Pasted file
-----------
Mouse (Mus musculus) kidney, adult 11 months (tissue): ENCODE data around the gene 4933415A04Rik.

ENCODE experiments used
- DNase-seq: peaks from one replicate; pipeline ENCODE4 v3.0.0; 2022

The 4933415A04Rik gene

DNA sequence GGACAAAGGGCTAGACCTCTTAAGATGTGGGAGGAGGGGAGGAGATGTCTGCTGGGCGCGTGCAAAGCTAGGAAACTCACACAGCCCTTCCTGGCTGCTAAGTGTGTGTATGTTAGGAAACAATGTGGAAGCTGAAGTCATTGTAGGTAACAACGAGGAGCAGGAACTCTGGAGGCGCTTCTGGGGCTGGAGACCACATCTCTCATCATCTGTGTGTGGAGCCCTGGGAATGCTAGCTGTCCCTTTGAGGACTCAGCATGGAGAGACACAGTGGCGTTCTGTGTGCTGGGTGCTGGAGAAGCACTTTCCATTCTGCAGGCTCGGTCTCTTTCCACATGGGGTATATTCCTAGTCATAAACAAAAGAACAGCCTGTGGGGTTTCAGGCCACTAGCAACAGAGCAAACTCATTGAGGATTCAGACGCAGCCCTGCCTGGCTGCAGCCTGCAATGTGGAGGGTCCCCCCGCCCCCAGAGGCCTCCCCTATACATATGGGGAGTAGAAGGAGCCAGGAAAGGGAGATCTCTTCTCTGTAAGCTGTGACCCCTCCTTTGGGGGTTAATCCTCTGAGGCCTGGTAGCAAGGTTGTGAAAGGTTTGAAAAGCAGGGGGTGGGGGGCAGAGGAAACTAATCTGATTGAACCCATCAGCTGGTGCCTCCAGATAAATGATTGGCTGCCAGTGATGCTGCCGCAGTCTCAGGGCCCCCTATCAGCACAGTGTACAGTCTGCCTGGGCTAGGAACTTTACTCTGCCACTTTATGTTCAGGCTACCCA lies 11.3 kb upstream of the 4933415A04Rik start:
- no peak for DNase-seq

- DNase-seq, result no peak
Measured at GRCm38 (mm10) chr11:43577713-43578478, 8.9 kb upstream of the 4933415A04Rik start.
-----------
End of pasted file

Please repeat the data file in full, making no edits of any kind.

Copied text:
Mouse (Mus musculus) kidney, adult 11 months (tissue): ENCODE data around the gene 4933415A04Rik.

ENCODE experiments used
- DNase-seq: peaks from one replicate; pipeline ENCODE4 v3.0.0; 2022

The 4933415A04Rik gene

DNA sequence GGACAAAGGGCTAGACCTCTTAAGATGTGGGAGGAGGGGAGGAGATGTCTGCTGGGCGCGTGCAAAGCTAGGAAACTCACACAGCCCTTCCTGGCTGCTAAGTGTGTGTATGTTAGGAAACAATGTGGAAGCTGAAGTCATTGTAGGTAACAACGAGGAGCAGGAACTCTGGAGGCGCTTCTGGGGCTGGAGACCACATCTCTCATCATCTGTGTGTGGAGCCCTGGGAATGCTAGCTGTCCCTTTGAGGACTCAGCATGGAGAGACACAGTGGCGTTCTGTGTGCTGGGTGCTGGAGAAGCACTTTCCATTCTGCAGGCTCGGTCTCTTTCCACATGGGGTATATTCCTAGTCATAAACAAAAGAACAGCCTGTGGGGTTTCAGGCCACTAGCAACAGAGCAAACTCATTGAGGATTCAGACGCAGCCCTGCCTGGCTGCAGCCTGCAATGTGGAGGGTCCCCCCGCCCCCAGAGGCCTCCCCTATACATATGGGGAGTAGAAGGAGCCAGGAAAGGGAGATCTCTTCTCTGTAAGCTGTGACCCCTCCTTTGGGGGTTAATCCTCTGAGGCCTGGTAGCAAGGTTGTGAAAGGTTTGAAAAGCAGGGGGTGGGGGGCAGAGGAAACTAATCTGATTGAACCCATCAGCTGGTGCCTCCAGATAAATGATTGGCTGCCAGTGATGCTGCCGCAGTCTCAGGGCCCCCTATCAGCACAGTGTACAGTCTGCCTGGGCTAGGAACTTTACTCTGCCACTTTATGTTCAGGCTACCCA lies 11.3 kb upstream of the 4933415A04Rik start:
- no peak for DNase-seq

- DNase-seq, result no peak
Measured at GRCm38 (mm10) chr11:43577713-43578478, 8.9 kb upstream of the 4933415A04Rik start.